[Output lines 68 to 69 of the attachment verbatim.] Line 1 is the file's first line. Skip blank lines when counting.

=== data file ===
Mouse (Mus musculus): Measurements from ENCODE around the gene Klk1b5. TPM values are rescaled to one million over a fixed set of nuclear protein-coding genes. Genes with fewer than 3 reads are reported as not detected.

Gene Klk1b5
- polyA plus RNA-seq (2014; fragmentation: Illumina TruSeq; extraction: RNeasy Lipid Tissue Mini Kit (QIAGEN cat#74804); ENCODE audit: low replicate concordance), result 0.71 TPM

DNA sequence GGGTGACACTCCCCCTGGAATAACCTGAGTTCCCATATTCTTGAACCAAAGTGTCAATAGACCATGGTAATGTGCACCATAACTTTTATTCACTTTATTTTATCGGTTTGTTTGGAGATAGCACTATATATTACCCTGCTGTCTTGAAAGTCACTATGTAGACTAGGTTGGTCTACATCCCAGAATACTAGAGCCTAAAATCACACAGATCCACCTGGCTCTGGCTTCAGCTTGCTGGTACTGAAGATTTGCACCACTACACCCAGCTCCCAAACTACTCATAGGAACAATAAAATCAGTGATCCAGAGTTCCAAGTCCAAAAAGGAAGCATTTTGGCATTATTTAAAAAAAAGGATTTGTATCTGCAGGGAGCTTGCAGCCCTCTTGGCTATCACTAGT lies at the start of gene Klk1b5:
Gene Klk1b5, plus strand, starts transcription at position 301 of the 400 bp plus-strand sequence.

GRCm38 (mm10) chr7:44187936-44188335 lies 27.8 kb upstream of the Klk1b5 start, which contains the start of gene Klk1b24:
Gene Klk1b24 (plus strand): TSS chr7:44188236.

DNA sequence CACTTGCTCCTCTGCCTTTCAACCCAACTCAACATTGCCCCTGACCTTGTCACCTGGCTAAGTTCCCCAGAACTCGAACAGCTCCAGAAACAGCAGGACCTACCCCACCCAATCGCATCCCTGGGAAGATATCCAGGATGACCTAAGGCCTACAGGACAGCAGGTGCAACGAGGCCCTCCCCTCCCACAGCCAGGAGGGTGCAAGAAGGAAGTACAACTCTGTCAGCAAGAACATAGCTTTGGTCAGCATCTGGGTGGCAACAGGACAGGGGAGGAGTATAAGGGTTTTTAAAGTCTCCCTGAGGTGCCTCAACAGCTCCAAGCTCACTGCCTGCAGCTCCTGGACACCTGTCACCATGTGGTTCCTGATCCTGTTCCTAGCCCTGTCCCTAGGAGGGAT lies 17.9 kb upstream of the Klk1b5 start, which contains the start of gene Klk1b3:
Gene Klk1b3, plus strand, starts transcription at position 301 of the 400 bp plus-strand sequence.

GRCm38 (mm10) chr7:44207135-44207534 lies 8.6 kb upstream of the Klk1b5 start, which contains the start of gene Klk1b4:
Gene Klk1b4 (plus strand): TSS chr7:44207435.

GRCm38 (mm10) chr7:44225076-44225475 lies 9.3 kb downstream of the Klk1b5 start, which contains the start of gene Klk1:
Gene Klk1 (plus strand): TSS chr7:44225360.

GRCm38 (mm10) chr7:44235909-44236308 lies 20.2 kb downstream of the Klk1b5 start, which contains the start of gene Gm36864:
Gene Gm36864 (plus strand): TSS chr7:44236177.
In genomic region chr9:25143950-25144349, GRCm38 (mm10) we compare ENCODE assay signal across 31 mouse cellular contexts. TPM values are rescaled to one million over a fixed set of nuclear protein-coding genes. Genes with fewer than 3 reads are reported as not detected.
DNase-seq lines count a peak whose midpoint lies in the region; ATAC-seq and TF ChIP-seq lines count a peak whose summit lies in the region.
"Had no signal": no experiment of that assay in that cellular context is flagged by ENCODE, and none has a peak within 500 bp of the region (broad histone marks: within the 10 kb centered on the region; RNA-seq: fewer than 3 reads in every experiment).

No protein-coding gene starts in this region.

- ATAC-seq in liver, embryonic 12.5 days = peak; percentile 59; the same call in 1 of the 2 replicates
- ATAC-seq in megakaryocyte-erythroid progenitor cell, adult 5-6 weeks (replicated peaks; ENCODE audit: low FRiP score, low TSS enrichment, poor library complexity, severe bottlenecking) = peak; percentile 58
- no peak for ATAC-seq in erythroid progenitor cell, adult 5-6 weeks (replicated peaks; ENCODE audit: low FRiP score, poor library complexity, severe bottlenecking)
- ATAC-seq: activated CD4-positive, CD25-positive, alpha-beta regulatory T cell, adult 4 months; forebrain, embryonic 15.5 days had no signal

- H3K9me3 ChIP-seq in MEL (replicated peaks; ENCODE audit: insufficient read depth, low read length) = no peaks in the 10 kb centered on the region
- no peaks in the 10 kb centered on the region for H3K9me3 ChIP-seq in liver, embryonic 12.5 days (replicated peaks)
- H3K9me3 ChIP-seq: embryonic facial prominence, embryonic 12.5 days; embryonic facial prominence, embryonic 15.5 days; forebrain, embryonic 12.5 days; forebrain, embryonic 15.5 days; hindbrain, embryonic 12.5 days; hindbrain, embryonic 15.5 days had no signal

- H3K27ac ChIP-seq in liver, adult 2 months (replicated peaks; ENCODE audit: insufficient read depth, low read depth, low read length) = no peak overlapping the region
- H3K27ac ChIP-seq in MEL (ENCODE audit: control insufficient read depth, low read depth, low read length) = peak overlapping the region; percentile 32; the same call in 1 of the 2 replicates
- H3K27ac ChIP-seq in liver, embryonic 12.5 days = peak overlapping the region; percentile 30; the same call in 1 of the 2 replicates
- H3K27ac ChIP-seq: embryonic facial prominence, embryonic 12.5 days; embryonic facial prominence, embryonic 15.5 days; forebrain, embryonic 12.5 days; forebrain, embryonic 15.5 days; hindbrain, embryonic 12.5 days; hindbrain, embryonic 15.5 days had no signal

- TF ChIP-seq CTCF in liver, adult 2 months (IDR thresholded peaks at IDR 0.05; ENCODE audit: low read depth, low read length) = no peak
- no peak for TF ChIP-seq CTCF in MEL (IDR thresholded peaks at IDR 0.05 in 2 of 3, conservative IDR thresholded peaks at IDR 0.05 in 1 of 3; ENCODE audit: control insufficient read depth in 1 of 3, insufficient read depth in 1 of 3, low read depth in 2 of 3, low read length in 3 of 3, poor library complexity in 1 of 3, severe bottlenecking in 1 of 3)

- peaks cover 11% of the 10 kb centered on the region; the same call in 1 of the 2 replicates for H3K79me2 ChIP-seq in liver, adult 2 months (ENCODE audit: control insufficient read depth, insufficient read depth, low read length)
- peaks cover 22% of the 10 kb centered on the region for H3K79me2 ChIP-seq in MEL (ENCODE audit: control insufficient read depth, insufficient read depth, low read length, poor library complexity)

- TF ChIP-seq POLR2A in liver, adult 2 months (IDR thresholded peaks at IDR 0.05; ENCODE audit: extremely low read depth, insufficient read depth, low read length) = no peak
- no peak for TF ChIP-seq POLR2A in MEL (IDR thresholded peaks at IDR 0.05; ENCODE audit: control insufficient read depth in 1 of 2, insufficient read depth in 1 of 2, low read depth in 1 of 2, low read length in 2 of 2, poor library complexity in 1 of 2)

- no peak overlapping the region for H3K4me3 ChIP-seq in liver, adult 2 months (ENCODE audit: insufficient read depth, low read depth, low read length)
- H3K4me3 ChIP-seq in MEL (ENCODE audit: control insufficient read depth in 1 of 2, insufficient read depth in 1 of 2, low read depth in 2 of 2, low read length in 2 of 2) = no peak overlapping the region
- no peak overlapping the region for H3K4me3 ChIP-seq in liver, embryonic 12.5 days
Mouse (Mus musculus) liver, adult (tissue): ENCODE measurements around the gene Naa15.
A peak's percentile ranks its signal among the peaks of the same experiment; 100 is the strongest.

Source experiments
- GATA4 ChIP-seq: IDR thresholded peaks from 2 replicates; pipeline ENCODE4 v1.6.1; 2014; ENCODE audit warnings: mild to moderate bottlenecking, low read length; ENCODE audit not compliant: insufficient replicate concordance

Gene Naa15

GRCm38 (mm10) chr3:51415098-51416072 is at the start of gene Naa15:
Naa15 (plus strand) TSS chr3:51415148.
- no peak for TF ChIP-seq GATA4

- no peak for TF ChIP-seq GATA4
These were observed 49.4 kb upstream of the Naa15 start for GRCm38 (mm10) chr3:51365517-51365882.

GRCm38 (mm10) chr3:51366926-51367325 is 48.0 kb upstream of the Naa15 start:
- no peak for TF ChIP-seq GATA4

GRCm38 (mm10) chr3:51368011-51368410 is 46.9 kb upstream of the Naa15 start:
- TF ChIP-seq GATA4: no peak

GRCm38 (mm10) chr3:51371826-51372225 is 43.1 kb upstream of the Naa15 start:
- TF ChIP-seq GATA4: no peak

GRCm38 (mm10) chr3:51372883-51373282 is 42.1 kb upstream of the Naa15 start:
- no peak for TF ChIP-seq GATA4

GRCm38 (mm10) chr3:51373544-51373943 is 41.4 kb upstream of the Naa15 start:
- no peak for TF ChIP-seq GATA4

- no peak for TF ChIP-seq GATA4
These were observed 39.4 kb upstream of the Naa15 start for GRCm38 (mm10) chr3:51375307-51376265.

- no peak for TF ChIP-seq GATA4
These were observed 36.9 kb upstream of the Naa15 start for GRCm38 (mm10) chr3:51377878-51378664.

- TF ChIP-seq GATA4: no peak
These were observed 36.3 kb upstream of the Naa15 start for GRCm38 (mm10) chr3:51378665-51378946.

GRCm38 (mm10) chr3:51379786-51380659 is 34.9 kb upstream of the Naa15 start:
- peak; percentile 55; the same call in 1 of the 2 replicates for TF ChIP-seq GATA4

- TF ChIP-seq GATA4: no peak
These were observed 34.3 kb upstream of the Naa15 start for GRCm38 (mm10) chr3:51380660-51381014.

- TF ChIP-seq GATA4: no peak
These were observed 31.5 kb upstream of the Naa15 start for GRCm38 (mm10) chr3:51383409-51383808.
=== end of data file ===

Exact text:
- TF ChIP-seq GATA4: no peak
These were observed 34.3 kb upstream of the Naa15 start for GRCm38 (mm10) chr3:51380660-51381014.